It was 30 years ago today! (Ferris Bueller took that famous day off)

This weekend in 1986, the biggest movie at the box office was the classic Ferris Bueller’s Day Off, a John Hughes teen comedy that appealed to a cross-section of all moviegoers. For young people, it was definitely “the movie to see” in the summer of 1986. The movie has a historical role in Beatles lore as its use of “Twist and Shout” in the most memorable scene of the movie spawned the single’s re-release and entry into the Top 20 of the Billboard Hot 100, which naturally cultivated new found Beatles fans among the younger generation.

Ferris Bueller’s Day Off was written, produced and directed by John Hughes and takes place in his childhood stomping grounds of both suburban Winetka, Illinois and downtown Chicago. It starred Matthew Broderick as Ferris Bueller, a high school senior who decides to skip school one day and have with with his two friends, Sloane Peterson and Cameron Frye, played respectively by Mia Sara and Alan Ruck.

Ferris Bueller’s Day Off was made on $5.8 million budget and grossed $70.1 million, ranking as one of the top-grossing movies of 1986.

The scene with “Twist and Shout” occurs when the trio stumbles upon the Von Stueben Day Parade in Chicago. It took much choreographic preparation and several days of shooting to pull of these famous scenes. First, Ferris gets up onto a German float and lip synchs the 1963 hit “Danke Schoen” by Wayne Newtown; the 21 year-old singer Wayne Newton had placed the Bert Kaempfert classic at number 13 on the charts.

Then, the famous scene with “Twist and Shout” made the movie. John Hughes was a major Beatles fan and stated that every day during the 56 days of shooting the movie he listened to the White Album in its entirety. Because the song was featured prominently in Ferris Bueller’s Day Off, “Twist and Shout” was re-released as a single, reaching number 23 and staying in the Top 40 for seven weeks. In 1964, “Twist and Shout” stalled for an amazing four weeks at the number two position but never made the jump up to the top slot. It spent 16 weeks in the Top 40 in 1964. The combined 1964 and 1986 total of 23 weeks in the Top 40 give the single the distinction of being the Beatles single with the most weeks in the Top 40 at 23.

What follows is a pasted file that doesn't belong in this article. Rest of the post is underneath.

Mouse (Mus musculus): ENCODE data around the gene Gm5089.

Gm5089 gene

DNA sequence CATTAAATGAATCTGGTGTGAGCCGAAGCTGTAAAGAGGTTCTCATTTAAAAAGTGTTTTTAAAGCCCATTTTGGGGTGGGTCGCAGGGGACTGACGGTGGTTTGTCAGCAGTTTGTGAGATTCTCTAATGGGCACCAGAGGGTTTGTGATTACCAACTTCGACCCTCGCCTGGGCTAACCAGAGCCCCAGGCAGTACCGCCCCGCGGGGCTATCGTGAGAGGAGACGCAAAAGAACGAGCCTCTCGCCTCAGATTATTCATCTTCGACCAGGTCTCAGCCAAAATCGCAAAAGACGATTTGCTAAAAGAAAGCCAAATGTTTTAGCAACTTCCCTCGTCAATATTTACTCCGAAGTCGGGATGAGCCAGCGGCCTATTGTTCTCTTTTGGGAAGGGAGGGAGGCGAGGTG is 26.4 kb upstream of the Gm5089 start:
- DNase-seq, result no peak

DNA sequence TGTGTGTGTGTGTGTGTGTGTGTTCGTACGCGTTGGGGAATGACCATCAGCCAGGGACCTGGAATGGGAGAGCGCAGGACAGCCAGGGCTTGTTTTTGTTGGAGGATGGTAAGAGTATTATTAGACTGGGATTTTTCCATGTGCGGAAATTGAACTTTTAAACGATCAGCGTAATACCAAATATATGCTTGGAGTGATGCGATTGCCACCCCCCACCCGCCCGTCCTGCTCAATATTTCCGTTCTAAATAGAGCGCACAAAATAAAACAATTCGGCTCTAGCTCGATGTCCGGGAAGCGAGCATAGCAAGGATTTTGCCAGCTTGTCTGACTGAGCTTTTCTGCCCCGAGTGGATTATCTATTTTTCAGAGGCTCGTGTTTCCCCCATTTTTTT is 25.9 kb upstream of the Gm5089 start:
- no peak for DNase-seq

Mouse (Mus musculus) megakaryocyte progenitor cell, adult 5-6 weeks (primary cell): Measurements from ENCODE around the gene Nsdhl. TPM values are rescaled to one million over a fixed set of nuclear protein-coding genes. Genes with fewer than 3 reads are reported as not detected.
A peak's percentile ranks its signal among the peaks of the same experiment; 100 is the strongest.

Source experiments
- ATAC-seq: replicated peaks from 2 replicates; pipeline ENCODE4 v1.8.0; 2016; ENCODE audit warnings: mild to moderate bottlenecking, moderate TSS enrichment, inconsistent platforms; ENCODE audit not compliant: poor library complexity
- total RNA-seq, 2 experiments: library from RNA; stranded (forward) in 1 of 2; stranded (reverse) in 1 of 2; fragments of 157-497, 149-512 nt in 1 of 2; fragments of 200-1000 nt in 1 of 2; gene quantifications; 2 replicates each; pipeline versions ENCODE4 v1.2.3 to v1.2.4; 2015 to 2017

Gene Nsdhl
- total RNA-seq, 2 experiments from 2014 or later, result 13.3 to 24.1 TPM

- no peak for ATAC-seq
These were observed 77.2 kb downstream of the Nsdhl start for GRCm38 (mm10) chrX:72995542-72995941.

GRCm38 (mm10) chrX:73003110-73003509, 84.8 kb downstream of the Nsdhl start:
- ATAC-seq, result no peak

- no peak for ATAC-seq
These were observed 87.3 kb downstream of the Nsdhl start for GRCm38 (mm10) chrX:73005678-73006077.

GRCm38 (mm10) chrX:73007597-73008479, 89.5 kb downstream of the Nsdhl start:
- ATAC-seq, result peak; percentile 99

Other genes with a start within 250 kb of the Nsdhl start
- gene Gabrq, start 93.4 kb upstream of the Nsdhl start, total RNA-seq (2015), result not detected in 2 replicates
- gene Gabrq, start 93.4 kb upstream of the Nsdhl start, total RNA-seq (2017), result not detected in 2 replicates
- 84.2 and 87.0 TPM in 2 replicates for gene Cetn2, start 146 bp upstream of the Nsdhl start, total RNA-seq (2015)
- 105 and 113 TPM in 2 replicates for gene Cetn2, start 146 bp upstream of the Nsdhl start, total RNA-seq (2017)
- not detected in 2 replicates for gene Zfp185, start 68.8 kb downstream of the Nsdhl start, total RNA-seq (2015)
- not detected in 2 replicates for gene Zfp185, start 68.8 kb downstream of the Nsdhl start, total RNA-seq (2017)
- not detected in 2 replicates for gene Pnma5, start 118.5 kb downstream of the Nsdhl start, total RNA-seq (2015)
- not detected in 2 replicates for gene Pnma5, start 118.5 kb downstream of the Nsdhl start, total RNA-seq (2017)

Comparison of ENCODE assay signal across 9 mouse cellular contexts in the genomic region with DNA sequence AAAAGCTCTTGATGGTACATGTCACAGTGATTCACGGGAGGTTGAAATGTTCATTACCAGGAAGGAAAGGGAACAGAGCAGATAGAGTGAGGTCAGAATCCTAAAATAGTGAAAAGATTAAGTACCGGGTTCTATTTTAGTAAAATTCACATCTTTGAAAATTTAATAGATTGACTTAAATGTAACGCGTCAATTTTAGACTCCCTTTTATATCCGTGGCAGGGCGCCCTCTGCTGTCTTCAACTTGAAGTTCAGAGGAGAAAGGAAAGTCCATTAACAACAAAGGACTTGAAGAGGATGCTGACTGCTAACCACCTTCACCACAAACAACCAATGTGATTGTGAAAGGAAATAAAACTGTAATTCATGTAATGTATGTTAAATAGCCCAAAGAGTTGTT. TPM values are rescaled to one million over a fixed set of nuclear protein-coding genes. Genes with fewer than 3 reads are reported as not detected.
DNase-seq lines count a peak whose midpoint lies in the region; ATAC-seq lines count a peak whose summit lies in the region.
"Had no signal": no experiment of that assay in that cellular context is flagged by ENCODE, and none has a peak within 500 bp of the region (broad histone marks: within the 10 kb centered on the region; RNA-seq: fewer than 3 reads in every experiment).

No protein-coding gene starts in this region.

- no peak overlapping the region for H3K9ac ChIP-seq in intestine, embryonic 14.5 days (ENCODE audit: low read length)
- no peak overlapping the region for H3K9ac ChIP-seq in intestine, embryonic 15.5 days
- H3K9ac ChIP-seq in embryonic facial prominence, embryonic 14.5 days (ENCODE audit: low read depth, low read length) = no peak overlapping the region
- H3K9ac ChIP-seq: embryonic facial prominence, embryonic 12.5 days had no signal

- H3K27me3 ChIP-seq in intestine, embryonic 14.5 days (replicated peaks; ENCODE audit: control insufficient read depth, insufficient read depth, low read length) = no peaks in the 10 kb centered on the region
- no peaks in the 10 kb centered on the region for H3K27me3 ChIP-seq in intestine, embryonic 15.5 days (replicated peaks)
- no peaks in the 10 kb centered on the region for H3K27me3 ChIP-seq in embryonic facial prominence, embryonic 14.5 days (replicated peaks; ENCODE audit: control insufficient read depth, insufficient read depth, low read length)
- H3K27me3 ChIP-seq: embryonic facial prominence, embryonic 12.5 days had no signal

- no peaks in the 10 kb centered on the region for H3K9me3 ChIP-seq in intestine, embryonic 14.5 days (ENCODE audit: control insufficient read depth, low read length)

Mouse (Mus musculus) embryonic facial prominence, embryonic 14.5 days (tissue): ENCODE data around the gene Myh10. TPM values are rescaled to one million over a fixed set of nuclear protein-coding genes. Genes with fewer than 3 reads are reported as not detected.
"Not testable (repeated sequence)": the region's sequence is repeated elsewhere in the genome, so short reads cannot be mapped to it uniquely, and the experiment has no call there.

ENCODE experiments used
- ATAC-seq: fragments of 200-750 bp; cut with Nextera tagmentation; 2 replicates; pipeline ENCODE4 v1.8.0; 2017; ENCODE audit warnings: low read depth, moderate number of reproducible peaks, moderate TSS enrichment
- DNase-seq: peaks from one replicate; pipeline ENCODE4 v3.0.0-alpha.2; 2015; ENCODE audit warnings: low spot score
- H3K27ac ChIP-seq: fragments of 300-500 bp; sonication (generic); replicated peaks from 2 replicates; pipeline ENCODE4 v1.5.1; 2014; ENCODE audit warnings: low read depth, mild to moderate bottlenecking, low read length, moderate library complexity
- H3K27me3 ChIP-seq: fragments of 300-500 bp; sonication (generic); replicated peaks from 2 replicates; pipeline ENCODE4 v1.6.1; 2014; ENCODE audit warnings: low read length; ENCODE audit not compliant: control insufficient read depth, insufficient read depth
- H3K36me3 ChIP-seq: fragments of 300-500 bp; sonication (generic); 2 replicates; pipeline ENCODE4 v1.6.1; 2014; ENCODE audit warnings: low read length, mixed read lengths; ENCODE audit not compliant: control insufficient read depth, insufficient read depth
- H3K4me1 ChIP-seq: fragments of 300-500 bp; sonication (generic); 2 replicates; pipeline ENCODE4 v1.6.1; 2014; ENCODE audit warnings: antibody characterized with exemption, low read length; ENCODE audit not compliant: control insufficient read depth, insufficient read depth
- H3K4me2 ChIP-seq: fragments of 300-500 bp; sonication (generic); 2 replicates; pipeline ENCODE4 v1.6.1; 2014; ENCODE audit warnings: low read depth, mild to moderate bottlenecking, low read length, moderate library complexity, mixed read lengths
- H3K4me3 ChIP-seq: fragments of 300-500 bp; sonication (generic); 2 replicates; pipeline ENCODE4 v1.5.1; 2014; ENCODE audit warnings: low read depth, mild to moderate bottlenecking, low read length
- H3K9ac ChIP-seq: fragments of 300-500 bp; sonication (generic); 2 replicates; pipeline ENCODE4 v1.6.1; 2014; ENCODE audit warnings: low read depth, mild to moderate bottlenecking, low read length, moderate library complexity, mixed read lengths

The song received an additional boost when the Rodney Dangerfield movie Back to School, which was released a week after Ferris Bueller’s Day Off, featured the comedian singing the Beatles version of “Twist and Shout”.

A previous blog post from January 2015 about “Got To Get You Into My Life” covers another Beatles hit that was released after the break-up of the Fab Four and fared well on the charts ten years after it was recorded.

Wings guitarist Henry McCullough dies at age 72

It is obvious that has been “off the grid” for a whole month! In that time, original Wings guitarist Henry McCullough died on June 14 at age 72.

This is the New York Times obituary for McCullough. Billboard published the article “Paul McCartney reacts to death of Wings guitarist Henry McCullough”.

A native of Derry in Northern Ireland, McCartney was the only Irish person to perform at Woodstock, playing in Joe Cocker’s band. He was chosen as the first lead guitarist for McCartney’s new band Wings in 1972.

McCullough therefore played lead guitarist on Wings’ first released single, “Give Ireland Back to the Irish”, which was written in response to the infamous 1972 “Bloody Sunday” incident in Derry in Northern Ireland in which British troops opened fire on unarmed civilian Catholic protesters, killing 14 and wounding an additional 14. The song topped the pop charts in the Republic of Ireland and reached number 21 in the U.S. However, “Give Ireland Back to the Irish” was immediately banned by the BBC and thus did not receive airplay on UK stations. This banning was a major coup for McCartney as Lennon had always been considered the more political of the two; ironically, Lennon’s song on the infamous 1972 incident in Northern Ireland, “The Luck of the Irish”, went largely unnoticed. The controversy over “Give Ireland Back to the Irish” resulted in Henry McCullough’s brother being jumped by a group of thugs after leaving a bar in Derry. In addition, Wings concerts were picketed in the UK.

Two other good articles are McCullough’s native Ireland from Irish newspapers, the Irish Times “Henry McCullough: Irish Guitarist Who Played at Woodstock and With Wings” and the Belfast TelegraphMourners Say Goodbye to Henry McCullough with Music and Songs”.